Although an Alco-Sensor test is not admissible as evidence of intoxication, breath screening devices have won acceptance as being sufficiently reliable to establish probable cause for an arrest (see, Matter of Smith v. Commissioner of Motor Vehicles, 103 A.D.2d 865, 866; see also, Boyd v. City of Montgomery, 472 So.2d 694, 697, supra; State v. Thompson, 357 N.W.2d 591, 593, supra; State v. Orvis, 143 Vt. 388, 465 A.2d 1361, 1362-1363, supra) and may be used by the police to establish a basis to request a breathalyzer test (Vehicle and Traffic Law §§ 1193-a, 1194 [2]). The People claim that the evidence was properly received for this limited purpose; however, as we have previously stated, this limitation was not sufficiently expressed to the jury. Moreover, the issue as to whether grounds existed to request a breathalyzer test was not raised in this case.

The People contend that they are required to prove reasonable grounds to require a breathalyzer test in every driving while intoxicated (DWI) case in order to lay a proper foundation for proof of the result of a breathalyzer test. Their view is supported by the "pattern" Criminal Jury Instructions which state that the jury must find "that the presence of [a percentage of alcohol] in the defendant's blood was determined in accordance with the law" (3 CJI [NY] VTL 1192 [2] p 2277). According to the CJI, Vehicle Traffic Law §§ 1192 and 1194 require the jury to find that five steps have been taken in order to conclude that the results of the chemical test are valid. Our concern is with the first of such steps which requires the jury to find either: "[T]hat [the arresting officer] had reasonable grounds to believe that the defendant was operating a motor vehicle" while he was intoxicated (at 2277; see, Vehicle and Traffic Law § 1194 [1]) or, that the arresting officer gave defendant a breath test to determine if defendant had consumed any alcohol, and the test administered showed that defendant had consumed alcohol (at 2278-2279; see, Vehicle and Traffic Law § 1194 [2]).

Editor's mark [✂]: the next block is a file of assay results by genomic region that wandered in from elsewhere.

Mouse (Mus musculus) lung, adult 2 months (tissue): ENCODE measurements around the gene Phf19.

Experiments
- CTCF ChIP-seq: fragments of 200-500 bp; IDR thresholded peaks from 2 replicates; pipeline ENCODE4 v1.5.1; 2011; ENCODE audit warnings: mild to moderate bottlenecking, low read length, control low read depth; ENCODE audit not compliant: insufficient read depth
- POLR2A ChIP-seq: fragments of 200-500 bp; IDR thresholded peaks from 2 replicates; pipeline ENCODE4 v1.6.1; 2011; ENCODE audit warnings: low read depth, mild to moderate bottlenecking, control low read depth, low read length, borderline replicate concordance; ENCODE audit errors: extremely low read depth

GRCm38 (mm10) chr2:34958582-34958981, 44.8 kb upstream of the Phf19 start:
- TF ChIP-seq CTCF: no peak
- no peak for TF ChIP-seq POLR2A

We disagree with the implication of these instructions that either reasonable cause to arrest or the results of a preliminary breath screening test must be shown in every DWI case regardless of whether the defendant has raised lack of reasonable grounds to require a breathalyzer test as an issue. Case law holds that there must be evidence in the record from which the trier of fact can determine whether a breathalyzer test was performed within two hours of arrest (see, People v. Mertz, 68 N.Y.2d 136, 146; People v. Ambrozik, 104 A.D.2d 693, 694). The People argue that proof of probable cause to arrest or failure of a screening test is also required to establish a foundation for the breathalyzer test; that is simply not the case. It is only when the legality of such a test or an arrest is challenged, e.g., by a pretrial suppression motion, that the People have the burden "to come forward with evidence" of probable cause and a hearing Judge is faced with deciding whether the People have met their burden of proof. The analysis required is "largely the same as that used by a magistrate in passing on an application for an arrest or search warrant" (People v. Dodt, 61 N.Y.2d 408, 415). Moreover, with relation to the admission of breathalyzer test results the only foundational requirement is that "evidence must be introduced both that the breathalyzer was in proper working condition when the test was given to defendant, and that the chemicals used in the test were of the proper kind and in the proper proportion" (People v. Garneau, 120 A.D.2d 112, 115). Section 1194 (1) provides that a test conducted more than two hours after arrest is stale, thus the time element also must be proved, but we can discern no requirement in the statute that reasonable grounds to require a breathalyzer test must be presented to the jury as an issue of fact in every DWI case.